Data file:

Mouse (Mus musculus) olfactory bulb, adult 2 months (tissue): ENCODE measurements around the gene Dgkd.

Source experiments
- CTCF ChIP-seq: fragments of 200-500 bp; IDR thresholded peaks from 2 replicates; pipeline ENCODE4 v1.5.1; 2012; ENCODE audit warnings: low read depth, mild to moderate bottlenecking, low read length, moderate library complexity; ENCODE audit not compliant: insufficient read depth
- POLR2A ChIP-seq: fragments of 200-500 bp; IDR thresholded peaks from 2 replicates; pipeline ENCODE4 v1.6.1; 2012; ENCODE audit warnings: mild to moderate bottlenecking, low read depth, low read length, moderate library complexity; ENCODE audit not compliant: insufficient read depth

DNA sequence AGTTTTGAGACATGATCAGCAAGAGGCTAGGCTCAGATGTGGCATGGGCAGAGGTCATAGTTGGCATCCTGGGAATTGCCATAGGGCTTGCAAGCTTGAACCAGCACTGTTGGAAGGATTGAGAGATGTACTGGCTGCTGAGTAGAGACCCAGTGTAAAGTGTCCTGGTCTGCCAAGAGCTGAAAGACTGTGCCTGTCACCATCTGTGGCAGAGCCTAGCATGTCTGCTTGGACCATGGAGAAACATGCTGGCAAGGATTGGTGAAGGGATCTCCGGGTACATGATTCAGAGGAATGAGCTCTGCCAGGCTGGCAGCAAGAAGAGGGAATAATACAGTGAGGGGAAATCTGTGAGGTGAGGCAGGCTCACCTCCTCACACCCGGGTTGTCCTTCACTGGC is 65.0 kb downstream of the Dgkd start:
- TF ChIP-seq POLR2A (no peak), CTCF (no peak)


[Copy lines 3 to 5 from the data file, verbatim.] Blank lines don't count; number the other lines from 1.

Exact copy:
- CTCF ChIP-seq: fragments of 200-500 bp; IDR thresholded peaks from 2 replicates; pipeline ENCODE4 v1.5.1; 2012; ENCODE audit warnings: low read depth, mild to moderate bottlenecking, low read length, moderate library complexity; ENCODE audit not compliant: insufficient read depth
- POLR2A ChIP-seq: fragments of 200-500 bp; IDR thresholded peaks from 2 replicates; pipeline ENCODE4 v1.6.1; 2012; ENCODE audit warnings: mild to moderate bottlenecking, low read depth, low read length, moderate library complexity; ENCODE audit not compliant: insufficient read depth

DNA sequence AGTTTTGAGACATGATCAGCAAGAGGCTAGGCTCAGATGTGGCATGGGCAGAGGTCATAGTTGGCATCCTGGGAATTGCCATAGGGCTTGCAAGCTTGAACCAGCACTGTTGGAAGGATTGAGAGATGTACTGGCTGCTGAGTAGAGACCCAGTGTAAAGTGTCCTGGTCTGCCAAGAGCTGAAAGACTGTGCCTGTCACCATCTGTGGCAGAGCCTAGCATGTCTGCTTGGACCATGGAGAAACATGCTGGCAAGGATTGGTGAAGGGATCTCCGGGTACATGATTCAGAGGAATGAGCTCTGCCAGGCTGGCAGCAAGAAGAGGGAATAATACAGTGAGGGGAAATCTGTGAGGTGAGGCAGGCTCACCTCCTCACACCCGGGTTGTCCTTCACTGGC is 65.0 kb downstream of the Dgkd start: